• Closure: When a function is able to remember and access its lexical scope even when that function is executing outside its lexical scope.¬†A closure is a feature in JavaScript such that a function holds onto the variables that it had access to when it was declared. Closures can be used to declare functions that have specific variables always defined. JavaScript developers also take advantage of closures to encapsulate data, as we can declare our functions in such a way that the data is only accessible from the returned function, with no way to overwrite the variables captured by the closure.

  • Lexical scope: Where functions and variables are declared.
  • Hoisting: It is JS’s default behaviour of moving declarations to the top of the current scope. Let and const are not hoisted. During a compilation, every declaration ( of variables or functions) are added to the relative scope. Function declaration hoisting differs from variables as the content of the function get hoisted too.

  • Scope: Where something is available. In JS, where declared variables and methods are available within our code. Global scope, function scope, block scope, scope chain, lexical scope ( where functions and variables are declared).

  • Recursion: A recursive function is a function that calls itself.

  • Call back: When we pass a function into another function where in it might be invoked, we refer to the passed function as a callback.

  • forEach: Differences between map and forEach:
    • forEach():¬† It simply calls a provided function on each element in your array. This callback is allowed to mutate the calling array.¬†It returns undefined.¬†forEach()¬†affects and changes our original Array.¬†forEach()¬†may be preferable when you‚Äôre not trying to change the data in your array, but instead want to just¬†do something¬†with it ‚ÄĒ like saving it to a database or logging it out.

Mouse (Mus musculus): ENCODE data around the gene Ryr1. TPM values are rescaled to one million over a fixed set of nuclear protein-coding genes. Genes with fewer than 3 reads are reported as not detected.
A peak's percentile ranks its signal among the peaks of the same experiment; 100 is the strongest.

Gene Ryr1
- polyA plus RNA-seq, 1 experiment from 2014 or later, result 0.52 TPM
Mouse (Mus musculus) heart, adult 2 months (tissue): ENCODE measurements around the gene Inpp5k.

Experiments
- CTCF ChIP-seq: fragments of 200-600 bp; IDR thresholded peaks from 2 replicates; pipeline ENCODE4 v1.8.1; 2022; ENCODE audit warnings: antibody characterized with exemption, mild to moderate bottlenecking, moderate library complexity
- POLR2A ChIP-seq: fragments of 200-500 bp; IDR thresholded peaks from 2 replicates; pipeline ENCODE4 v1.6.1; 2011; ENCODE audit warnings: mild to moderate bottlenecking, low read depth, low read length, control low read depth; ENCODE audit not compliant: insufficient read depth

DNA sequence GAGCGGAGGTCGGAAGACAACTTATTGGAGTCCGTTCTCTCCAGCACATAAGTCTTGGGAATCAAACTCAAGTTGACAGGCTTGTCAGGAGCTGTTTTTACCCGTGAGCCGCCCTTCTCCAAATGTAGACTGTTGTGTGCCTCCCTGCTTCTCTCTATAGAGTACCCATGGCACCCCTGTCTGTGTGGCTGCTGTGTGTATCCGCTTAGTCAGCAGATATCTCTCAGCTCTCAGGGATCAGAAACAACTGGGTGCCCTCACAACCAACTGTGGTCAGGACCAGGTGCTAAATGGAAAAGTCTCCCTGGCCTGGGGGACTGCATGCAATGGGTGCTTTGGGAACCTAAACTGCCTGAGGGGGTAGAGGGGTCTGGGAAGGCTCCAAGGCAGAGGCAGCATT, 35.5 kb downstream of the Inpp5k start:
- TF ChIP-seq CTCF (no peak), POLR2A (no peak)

• map(): creates a new array with the results of calling a provided function on every element in the calling array. The difference is that¬†map()¬†utilises return values and actually returns a new Array of the same size.¬†map()¬†returns an entirely new Array ‚ÄĒ thus leaving the original array unchanged.¬†And¬†map()¬†might be preferable when changing or altering data. Not only is it faster but it returns a new Array.

  • Statement vs expression: A statement is a unit of code that accomplish something but does not produce a value. An expression is a unit of code that produces a value.
    • statements: variable declarations, iteration, control flow, debugging.
  • this:¬†keyword that refers to the object it belongs to. Safer if using arrow functions, because arrow function uses whatever¬†this¬†is defined within the scope it is in.
    • This, inside a standalone function will refer to the global object.
    • Outside any function, this refers t the global object, in web browsers this is window.
    • Inside an object method, this refers to the object that received the method call.
    • Inside an standalone function, even one inside a method, this will default to the global object.
    • When using strict mode in a standalone function, as we do inside classes, this will be undefined.
    • We can use .bind, .call and .apply to control the value of this.